Despite the official statements of the architect about the style of the National Library of Kosovo there are many other controversies when it comes to the appearance of the building and its meaning. One of the most famous versions is the one that connects the domes of the building with the national Albanian hat “plisi”.This was the reason why Serbian politicians reacted very strongly about the appearance of the building.
Another version is that this project was meant to reconcile the relations between Serbians and Albanians. Its domes are a combination of existing Turkish baths in Prizren and Patriarchate of Peć.
The National Library of Kosovo is responsible for coordinating all Kosovo libraries within the country. Also, it is responsible for supplying information for higher education and research, and access to various databases.
The National Library of Kosovo has 1,890,194 library units, with 475,324 titles, which 382,806 of them are books, 281,591 are magazines, 984,022 newspapers and 241,775 other units. Between 2004 and 2009 the library was enriched with 30,000 new titles.
In 2013 the number of the library's collections reached 2 million units.
Collections of rare old books, old newspapers and magazines, Albanian manuscripts with Latin, Greek and Arabic graphics are a precious treasure of cultural heritage stored in this institution. Also, maps, photo documents and other valuable documents present a great cultural heritage.
The oldest book found in the National Library is Historia de vita et gestis Scanderbegi Epirotarum principis by Marin Barleti, written in Latin.
National Library of Kosovo uses three international cataloging standards. AACR2 which is ISNC standard, ISBD which is IFLA standard and MARC 21 standard. The National Library of Kosovo uses two standard classification of materials, Universal Decimal Classification and Subject Classification.
Anyone may use National Library services, but people must be at least 18 to request and order materials from the collections. Items of the Library cannot be borrowed for home use and must be read in one of the reading rooms. About 5000 users are registered every year, making it the most frequented library in Kosovo.
Although considered as one of the ugliest buildings in the world,this doesn't stop it from being one of the most visited attractions in Kosovo.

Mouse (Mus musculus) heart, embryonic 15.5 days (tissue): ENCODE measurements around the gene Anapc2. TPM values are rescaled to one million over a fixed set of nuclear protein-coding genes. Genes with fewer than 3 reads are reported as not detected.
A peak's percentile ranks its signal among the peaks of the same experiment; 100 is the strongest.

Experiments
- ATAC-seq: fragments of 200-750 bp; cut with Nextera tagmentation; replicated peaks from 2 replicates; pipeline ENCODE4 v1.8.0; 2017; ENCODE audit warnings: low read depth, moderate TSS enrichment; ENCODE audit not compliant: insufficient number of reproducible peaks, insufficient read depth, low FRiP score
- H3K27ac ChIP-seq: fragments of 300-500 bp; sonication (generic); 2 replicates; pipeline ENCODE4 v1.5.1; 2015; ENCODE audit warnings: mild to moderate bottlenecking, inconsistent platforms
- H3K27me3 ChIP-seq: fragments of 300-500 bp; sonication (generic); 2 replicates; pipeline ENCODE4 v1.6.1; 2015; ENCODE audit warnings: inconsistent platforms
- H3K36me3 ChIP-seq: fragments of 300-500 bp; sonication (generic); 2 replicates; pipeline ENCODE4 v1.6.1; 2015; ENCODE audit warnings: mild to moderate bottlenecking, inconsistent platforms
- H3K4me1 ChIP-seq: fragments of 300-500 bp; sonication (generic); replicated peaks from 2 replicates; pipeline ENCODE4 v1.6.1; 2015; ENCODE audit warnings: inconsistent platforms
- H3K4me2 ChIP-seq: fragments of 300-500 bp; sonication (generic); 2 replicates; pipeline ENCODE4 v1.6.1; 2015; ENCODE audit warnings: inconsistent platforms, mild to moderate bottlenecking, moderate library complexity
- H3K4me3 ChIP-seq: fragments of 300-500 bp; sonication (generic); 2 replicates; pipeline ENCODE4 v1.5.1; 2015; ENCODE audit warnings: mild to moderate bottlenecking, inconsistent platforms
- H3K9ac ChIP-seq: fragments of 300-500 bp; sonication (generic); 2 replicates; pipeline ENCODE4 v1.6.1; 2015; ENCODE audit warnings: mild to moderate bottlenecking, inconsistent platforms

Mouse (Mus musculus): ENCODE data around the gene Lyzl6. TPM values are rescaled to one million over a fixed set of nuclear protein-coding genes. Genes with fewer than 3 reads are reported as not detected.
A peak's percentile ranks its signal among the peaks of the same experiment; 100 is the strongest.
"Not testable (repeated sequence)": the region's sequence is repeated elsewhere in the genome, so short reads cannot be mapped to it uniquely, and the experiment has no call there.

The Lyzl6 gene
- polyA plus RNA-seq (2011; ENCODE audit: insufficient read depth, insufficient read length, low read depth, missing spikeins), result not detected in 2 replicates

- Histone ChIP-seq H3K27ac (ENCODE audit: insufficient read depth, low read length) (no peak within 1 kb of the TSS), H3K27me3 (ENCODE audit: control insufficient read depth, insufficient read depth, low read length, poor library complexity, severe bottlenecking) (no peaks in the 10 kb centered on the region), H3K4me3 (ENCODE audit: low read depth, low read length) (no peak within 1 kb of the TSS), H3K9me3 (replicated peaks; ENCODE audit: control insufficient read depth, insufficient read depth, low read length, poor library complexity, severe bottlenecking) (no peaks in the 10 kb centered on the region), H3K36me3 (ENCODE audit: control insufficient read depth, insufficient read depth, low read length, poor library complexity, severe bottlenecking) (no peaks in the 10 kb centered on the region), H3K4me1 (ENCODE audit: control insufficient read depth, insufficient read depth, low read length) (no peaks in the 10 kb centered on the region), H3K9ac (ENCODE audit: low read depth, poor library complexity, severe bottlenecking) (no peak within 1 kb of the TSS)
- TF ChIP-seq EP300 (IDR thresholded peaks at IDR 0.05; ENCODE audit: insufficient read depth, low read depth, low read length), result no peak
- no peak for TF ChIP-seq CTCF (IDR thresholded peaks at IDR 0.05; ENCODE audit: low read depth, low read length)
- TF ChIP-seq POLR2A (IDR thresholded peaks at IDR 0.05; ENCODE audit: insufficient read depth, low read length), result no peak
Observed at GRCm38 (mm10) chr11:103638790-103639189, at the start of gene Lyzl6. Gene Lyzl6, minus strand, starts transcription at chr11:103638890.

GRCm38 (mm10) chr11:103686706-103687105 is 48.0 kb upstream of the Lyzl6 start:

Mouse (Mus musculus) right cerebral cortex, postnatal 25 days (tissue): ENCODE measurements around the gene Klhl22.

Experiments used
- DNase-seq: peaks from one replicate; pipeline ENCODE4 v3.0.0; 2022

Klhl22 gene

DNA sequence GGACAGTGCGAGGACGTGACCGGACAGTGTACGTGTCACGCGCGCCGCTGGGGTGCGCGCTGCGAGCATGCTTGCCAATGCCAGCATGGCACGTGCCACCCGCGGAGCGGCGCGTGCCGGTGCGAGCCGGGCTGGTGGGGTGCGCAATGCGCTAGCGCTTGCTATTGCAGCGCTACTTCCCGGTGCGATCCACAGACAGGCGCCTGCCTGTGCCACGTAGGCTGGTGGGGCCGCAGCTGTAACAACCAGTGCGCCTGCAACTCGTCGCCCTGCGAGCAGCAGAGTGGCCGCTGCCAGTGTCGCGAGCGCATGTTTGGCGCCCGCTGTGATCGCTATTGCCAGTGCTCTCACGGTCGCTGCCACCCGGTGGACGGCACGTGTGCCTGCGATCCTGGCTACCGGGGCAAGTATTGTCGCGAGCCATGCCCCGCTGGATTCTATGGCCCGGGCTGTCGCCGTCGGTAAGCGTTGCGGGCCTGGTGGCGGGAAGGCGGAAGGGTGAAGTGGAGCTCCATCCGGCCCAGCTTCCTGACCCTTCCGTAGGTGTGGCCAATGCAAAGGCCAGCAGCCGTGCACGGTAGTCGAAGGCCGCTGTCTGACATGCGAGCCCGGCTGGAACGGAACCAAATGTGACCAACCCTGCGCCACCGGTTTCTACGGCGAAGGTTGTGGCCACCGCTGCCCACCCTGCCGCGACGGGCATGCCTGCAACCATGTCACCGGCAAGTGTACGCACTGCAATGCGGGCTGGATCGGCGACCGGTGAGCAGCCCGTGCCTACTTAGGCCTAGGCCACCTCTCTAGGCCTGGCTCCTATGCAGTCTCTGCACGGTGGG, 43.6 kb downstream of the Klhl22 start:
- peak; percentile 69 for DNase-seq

The National Library is a state institution which reports to the Ministry of Culture and it is regulated by law.There are several mini libraries inside the National Library like the American Corner, Library of Contemporary Art, NATO Library, Music Library, Library for the Blind, Fehmi Agani Library, Library of Krist Maloki, Authors Archive Library, etc.
Digitization for the National Library of Kosovo is a project of great importance. During this process, the National Library of Kosovo aims to put online the national heritage and other materials dealing with Kosovo to promote them and to make it easier for natives and individuals from other countries to have access to it. In 2008, with a view to developing a portal resembling the American Memory, Memory (Albanian : Kujtesa), the Documentary Centre of Kosovo was established.
Due to the very large number of documents that must digitized, a process that takes a lot of time, the Library has established a sequence of criteria for documents that must be digitized before others and one of the basic criteria is the cultural and historical value of that material. Based on those criteria, these are the documents that have priority in digitization : most requested material which is in poor physical condition, historical books and manuscripts, microfilms and other very required materials.
In general, materials that are most commonly digitized are rare books (49%), photographs (44%), manuscripts (39%), monographs (35%), music (30%), newspapers (9%), maps (1%).
Besides digitizing its own material the National Library of Kosovo provides access to some of the most popular electronic resources in the world and that made possible through the Electronic Library Consortium of Kosovo. For services for electronic resources in different libraries of the world the National Library of Kosovo was supported by Kosovo Foundation for Open Society, and by companies like EBSCO and GALE with financial support from the U.S. Embassy in Pristina. While Raiffeisen Bank Kosovo supported the Oxford Music Online and the OSCE Mission in Kosovo supported OXFORD Scholarship Online and Oxford Journal.